The stock is once again near an all-time high as shares have jumped more than 26% so far this year, outpacing the Nasdaq's 23% gain and the S&P 500's 16%. The tech giant ended the week a market cap of more than $600 billion, close to its peak valuation in 2000 when it reigned as the world's most valuable company (Apple Inc. (AAPL - Get Report) , of course, occupies that lofty perch now, with a market cap of $807 billion).
Product-wise, Microsoft released its first Cortana-powered smart speaker (made by Samsung's (SSNLF Harman Kardon), the Windows Mixed Reality VR headset and a brand new Surface Book 2 laptop this week. So yes, Microsoft is also increasingly becoming a hardware play, on top of its growing dominance in the software-as-a-service (SaaS) and cloud-computing markets.
There's reason to think that Microsoft's rally could continue into next week at least, as Wall Street prepares for the company's fiscal first-quarter earnings report on Oct. 26 (tech titans Amazon.com Inc. (AMZN - Get Report) , Alphabet Inc. (GOOGL - Get Report) , Intel Corp. (INTC - Get Report) and Twitter Inc. (TWTR - Get Report) also report that day). Microsoft shares now trade with a trailing price-to-earnings (P/E) ratio of 29, just a shade higher than the industry average, according to Morningstar, while its forward P/E stands at 22, according to Thomson Reuters. Shares also sport an attractive 2.2% dividend.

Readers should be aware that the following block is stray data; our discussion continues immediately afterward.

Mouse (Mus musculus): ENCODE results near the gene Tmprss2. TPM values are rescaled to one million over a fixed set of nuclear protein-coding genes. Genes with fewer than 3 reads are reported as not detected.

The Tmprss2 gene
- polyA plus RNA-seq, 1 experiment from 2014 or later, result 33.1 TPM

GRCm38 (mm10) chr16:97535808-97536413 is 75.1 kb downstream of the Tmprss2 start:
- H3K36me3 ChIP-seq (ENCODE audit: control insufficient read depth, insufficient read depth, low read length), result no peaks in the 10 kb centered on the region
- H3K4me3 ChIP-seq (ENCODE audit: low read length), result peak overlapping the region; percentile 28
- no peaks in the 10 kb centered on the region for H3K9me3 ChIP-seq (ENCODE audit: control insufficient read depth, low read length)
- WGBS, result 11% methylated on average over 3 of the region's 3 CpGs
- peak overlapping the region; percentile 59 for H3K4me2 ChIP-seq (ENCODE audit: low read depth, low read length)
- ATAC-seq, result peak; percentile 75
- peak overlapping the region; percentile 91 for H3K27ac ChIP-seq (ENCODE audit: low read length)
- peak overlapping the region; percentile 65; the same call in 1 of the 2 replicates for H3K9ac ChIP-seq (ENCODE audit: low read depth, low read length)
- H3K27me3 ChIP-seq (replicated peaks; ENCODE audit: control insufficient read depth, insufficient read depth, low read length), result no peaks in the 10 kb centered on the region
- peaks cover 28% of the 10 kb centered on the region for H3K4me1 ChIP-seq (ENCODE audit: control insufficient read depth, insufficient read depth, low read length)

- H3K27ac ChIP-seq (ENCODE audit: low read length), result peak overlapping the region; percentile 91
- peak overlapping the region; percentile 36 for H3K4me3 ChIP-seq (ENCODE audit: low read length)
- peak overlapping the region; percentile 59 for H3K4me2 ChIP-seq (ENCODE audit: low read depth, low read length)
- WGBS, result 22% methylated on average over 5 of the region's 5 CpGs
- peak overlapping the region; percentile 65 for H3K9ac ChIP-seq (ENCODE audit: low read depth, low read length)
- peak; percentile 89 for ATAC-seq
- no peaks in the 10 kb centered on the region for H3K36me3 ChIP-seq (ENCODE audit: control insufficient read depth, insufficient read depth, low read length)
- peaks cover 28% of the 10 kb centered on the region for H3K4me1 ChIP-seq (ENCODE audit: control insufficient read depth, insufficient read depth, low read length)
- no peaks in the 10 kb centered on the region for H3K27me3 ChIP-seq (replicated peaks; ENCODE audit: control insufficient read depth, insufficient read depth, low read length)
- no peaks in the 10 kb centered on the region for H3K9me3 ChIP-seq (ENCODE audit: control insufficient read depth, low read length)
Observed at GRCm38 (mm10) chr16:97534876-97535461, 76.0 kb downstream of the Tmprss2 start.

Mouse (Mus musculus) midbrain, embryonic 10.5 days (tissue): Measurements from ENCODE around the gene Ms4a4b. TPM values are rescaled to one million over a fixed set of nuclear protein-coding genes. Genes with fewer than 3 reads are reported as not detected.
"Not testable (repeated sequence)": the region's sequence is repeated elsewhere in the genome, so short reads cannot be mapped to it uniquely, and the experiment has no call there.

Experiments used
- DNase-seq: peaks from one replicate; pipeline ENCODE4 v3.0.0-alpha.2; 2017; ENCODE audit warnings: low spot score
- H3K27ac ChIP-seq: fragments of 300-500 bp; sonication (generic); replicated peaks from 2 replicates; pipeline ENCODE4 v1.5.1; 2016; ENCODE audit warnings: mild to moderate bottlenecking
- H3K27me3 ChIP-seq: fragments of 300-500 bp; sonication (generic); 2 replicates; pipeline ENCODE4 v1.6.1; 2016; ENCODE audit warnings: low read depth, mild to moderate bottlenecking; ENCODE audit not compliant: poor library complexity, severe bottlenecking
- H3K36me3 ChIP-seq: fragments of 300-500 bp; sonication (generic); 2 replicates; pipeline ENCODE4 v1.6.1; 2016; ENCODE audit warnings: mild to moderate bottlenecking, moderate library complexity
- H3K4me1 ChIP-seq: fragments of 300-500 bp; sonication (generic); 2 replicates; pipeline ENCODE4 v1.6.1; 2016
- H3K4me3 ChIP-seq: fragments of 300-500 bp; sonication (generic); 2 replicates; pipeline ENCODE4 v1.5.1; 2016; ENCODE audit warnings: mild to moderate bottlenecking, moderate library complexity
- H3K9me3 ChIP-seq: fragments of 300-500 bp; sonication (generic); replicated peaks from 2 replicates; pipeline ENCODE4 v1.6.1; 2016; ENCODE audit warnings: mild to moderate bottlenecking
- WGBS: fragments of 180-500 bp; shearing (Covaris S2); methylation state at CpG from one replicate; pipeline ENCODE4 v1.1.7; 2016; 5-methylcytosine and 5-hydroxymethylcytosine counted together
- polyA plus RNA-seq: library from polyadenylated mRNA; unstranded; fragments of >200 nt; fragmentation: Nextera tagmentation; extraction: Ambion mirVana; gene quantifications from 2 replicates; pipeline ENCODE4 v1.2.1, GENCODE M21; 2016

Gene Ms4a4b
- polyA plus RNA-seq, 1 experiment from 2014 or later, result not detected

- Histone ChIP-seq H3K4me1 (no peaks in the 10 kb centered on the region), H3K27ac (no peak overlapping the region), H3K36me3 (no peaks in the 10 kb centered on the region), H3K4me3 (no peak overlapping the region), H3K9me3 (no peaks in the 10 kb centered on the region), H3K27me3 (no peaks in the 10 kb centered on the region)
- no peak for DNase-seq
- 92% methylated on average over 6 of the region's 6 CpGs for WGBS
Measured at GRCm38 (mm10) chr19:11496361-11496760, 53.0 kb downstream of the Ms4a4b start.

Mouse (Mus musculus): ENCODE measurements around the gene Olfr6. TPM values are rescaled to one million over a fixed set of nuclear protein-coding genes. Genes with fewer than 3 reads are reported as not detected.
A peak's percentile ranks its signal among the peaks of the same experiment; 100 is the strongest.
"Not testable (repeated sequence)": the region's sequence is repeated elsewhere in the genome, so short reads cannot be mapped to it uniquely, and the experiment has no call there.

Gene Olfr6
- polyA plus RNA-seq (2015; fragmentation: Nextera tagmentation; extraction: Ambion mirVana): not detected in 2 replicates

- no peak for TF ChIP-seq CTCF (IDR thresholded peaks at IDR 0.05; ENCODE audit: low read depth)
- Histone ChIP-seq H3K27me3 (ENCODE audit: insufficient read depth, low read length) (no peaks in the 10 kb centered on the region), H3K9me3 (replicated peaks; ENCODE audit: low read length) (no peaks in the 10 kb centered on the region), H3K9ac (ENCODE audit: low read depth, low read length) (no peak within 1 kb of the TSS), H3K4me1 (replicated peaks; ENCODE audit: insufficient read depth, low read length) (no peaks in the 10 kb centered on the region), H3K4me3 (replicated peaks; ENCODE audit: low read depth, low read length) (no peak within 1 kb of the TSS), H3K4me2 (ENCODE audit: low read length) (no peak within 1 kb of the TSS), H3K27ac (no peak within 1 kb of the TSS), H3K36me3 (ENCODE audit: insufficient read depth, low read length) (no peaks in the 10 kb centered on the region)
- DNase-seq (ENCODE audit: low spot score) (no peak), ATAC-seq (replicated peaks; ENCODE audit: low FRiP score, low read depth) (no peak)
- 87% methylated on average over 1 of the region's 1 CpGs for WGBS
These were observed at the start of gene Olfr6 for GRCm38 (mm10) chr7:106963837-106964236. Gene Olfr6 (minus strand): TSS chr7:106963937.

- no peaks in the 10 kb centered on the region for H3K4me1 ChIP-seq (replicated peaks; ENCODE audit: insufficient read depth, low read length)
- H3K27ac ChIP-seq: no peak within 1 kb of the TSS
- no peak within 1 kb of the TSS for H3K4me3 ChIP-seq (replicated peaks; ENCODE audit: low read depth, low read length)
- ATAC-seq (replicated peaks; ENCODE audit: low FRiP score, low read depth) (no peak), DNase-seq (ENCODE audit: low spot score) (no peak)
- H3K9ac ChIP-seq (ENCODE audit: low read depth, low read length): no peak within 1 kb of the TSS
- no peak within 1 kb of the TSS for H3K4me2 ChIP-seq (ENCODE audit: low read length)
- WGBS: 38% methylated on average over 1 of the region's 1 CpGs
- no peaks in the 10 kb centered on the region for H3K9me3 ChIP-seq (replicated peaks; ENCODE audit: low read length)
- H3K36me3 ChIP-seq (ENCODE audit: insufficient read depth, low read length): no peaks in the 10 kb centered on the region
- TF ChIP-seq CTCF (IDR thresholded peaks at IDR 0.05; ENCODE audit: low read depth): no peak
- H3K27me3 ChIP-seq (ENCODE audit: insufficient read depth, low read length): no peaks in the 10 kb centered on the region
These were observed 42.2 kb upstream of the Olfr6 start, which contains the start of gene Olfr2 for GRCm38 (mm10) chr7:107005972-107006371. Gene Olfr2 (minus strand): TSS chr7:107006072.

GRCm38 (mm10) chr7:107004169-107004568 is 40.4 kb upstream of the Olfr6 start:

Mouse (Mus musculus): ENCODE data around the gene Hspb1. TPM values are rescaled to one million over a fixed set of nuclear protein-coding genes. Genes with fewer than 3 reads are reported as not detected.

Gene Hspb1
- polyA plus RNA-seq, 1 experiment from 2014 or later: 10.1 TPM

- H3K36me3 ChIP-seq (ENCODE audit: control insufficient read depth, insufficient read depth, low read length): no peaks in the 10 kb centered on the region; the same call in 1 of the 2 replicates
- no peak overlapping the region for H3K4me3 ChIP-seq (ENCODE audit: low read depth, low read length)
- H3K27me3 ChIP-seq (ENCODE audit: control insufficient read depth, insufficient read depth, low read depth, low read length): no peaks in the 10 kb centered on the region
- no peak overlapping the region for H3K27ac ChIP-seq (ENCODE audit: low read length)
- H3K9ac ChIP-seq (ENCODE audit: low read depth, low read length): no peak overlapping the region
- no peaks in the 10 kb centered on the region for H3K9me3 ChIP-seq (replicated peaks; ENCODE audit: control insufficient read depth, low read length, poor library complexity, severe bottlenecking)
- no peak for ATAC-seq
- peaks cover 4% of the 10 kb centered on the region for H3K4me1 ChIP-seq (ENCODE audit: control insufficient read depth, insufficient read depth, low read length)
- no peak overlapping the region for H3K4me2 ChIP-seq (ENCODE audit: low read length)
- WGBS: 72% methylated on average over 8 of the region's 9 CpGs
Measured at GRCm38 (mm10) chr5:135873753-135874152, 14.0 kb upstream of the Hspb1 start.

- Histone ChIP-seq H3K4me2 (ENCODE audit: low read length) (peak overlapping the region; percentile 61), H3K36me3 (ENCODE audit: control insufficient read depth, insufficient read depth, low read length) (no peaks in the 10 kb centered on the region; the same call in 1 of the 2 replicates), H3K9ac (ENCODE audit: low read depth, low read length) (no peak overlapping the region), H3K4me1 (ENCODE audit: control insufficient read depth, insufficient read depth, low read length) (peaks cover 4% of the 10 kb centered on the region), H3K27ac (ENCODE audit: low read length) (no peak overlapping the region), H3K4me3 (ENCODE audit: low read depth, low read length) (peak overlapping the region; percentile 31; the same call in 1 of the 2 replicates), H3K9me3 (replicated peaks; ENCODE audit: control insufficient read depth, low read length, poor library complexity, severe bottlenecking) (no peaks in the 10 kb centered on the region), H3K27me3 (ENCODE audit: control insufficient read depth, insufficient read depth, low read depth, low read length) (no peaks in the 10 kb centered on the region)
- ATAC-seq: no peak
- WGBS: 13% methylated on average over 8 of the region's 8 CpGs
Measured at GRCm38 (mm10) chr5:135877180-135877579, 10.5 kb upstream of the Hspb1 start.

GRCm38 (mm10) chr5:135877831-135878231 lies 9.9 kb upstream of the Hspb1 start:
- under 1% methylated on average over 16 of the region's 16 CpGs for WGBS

For the quarter, Wall Street expects EPS to be down year-over-year, but projects revenue to increase on an annual basis. For the quarter, analysts are looking for adjusted earnings of 72 cents per share and $23.4 billion in sales.
In recent years, Microsoft's quarterly results have been bolstered by its continued success in the cloud. Case in point: Its Azure Cloud business nearly doubled in 2016 alone, and Microsoft says it's on track to reach a commercialized cloud revenue run rate of $20 billion by the end of 2018.
No doubt that growth story will show up in Microsoft's first-quarter earnings on Thursday. It's why Credit Suisse analysts on Friday called the company its top large cap pick, noting that it predicts the commercial cloud business to jump 51% year-over-year. For Microsoft specifically, the firm expects Azure to grow a whopping 92% annually.
"Our outperform thesis on Microsoft is centered on what we view as strong cash flow growth and earnings power potential over the next few years, at least, driven by significant commercial cloud growth and higher cloud gross margins over time," the Credit Suisse analysts wrote. "Additionally, we envision further cash flow multiple expansion as Microsoft's business becomes more recurring over time and less transactional."
Clearly, you can't blame Microsoft for having its head in the clouds.